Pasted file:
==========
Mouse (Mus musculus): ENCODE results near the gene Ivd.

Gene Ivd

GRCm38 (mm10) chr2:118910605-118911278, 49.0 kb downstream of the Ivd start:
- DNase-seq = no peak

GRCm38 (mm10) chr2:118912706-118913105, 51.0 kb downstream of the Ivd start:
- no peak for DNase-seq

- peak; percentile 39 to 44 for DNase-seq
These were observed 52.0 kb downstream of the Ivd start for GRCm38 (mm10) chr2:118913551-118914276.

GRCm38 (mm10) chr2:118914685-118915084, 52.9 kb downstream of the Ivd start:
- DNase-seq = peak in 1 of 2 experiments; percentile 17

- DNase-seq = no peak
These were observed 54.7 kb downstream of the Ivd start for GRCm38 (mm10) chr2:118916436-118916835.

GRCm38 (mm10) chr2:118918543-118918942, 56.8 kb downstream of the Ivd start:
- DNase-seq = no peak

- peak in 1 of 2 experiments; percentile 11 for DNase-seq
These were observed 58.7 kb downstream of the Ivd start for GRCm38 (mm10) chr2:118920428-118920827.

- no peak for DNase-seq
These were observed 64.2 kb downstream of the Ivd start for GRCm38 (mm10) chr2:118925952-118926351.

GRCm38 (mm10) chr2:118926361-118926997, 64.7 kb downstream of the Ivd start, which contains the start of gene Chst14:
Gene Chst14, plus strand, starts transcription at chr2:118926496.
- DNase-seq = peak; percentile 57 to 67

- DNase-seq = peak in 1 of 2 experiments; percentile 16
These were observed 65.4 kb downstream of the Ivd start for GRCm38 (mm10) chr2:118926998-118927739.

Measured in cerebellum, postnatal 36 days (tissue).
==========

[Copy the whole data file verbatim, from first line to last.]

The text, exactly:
Mouse (Mus musculus): ENCODE results near the gene Ivd.

Gene Ivd

GRCm38 (mm10) chr2:118910605-118911278, 49.0 kb downstream of the Ivd start:
- DNase-seq = no peak

GRCm38 (mm10) chr2:118912706-118913105, 51.0 kb downstream of the Ivd start:
- no peak for DNase-seq

- peak; percentile 39 to 44 for DNase-seq
These were observed 52.0 kb downstream of the Ivd start for GRCm38 (mm10) chr2:118913551-118914276.

GRCm38 (mm10) chr2:118914685-118915084, 52.9 kb downstream of the Ivd start:
- DNase-seq = peak in 1 of 2 experiments; percentile 17

- DNase-seq = no peak
These were observed 54.7 kb downstream of the Ivd start for GRCm38 (mm10) chr2:118916436-118916835.

GRCm38 (mm10) chr2:118918543-118918942, 56.8 kb downstream of the Ivd start:
- DNase-seq = no peak

- peak in 1 of 2 experiments; percentile 11 for DNase-seq
These were observed 58.7 kb downstream of the Ivd start for GRCm38 (mm10) chr2:118920428-118920827.

- no peak for DNase-seq
These were observed 64.2 kb downstream of the Ivd start for GRCm38 (mm10) chr2:118925952-118926351.

GRCm38 (mm10) chr2:118926361-118926997, 64.7 kb downstream of the Ivd start, which contains the start of gene Chst14:
Gene Chst14, plus strand, starts transcription at chr2:118926496.
- DNase-seq = peak; percentile 57 to 67

- DNase-seq = peak in 1 of 2 experiments; percentile 16
These were observed 65.4 kb downstream of the Ivd start for GRCm38 (mm10) chr2:118926998-118927739.

Measured in cerebellum, postnatal 36 days (tissue).